FAR 91.103 sounds as though it could never be satisfied and is the sort of catch-all rule designed to blame the pilot were anything to go awry—do we ever really avail ourselves of all the information concerning a flight? Fortunately, the FAA provides some guidance in Pilot’s Guide to a Preflight Briefing (AC 91-92), published earlier this year. This advisory circular acknowledges that a self-briefing may be compliant with current regulations but encourages pilots to use a checklist to ensure no area of operation is missed. A central component of any preflight investigation should be the standard briefing, which consists of six parts: anticipated adverse conditions, synopsis, current conditions, forecast conditions, winds aloft, and notices to airmen. While clicking on the products you believe might most impact your flight is helpful, a standard briefing will ensure that you consider items, like a TFR or notam for a closed airport, that might surprise you. Had Pat availed himself of a standard briefing, he would have known the flight was a no-go.
Don’t forget to supplement the briefing with an abbreviated briefing before the flight as important changes may have occurred in the interim. The AOPA Air Safety Institute Accident Case Study Trapped in Ice details two fatal flights that occurred just three days apart in the spring of 2018. In each case, the pilots of a Beechcraft G36 and a Cirrus SR22 continued flight in icing conditions, lost control of their aircraft, and impacted terrain. Failure to obtain an “official weather briefing” and failure to “obtain an updated briefing” were cited as probable causes for the accidents respectively. While there really is no “official weather briefing,” a preflight briefing should include all six areas listed above.
When I ask candidates why they don’t secure a standard briefing for their practical exam, some confess they have never done so before because the idea of calling a briefer makes them nervous. With today’s digital tools, that may not even be necessary. You can create an account on 1800wxbrief.com and use the interactive flight planning tool. I typically use the briefing tool in ForeFlight that includes all six items of a standard briefing. (Garmin Pilot users have a similar tool available as well.) Some days the go/no-go decision is an easy one and I stop there. If I am at all on the fence about it, I phone 1-800-WXBRIEF to chat with a briefer. Referencing my EFB standard briefing during the call saves me from furiously copying down the information I receive and having paged through the briefing beforehand allows me to ask better questions. After all the briefer knows more about weather than I ever will and on many occasions has suggested alterations to my route that alleviate the concerns that originally gave me pause.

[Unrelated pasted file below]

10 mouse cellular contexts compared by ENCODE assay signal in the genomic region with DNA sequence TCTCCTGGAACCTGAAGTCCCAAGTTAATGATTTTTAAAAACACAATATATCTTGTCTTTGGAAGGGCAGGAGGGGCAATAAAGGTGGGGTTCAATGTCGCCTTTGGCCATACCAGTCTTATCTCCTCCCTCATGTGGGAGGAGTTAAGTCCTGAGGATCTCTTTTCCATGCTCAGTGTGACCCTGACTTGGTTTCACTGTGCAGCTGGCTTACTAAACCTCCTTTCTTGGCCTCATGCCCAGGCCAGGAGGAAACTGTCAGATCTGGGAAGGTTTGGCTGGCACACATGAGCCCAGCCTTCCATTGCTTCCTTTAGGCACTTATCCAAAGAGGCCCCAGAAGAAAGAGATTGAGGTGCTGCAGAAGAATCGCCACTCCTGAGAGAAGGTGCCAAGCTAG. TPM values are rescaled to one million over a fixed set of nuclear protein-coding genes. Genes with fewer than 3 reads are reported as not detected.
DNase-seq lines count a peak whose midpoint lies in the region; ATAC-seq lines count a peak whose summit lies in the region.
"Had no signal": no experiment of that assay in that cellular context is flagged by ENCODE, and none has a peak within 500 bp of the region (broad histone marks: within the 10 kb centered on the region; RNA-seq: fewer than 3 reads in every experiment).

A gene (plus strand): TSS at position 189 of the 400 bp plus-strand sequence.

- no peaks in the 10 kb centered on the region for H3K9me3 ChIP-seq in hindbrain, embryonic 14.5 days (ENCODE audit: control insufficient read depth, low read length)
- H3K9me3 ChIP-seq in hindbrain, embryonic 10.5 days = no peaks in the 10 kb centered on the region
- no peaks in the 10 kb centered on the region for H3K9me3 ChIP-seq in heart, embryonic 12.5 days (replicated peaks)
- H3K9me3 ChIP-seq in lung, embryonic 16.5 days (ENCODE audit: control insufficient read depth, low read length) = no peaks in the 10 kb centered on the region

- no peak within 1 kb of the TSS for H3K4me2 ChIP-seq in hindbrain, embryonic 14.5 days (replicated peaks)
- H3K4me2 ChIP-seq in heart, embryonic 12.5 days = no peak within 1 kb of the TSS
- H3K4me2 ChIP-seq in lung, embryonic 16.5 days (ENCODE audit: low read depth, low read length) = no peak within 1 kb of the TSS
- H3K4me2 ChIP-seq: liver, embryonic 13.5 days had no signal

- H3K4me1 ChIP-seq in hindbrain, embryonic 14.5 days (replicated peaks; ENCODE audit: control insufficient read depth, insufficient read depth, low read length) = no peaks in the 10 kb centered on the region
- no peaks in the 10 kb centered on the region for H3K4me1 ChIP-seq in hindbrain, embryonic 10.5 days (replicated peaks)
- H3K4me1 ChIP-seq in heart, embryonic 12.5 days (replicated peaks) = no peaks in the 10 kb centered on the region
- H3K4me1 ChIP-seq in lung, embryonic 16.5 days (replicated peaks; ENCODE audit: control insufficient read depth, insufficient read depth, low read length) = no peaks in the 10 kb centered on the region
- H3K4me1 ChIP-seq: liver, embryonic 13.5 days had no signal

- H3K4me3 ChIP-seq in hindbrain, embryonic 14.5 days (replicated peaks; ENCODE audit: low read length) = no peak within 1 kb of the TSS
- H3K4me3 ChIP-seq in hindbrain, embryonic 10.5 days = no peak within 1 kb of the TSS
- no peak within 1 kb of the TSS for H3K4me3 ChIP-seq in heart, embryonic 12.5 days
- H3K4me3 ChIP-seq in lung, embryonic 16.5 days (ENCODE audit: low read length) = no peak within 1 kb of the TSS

Whether you fly family and friends purely for pleasure or you’ve made aviation your career, your passengers as well as the FAA expect you to do your due diligence in the flight planning process. Obtaining a proper preflight briefing is not just for practical exams—it’s part of the professionalism we need to exhibit for every flight.
Catherine Cavagnaro is an aerobatics instructor and professor of mathematics at Sewanee: The University of the South.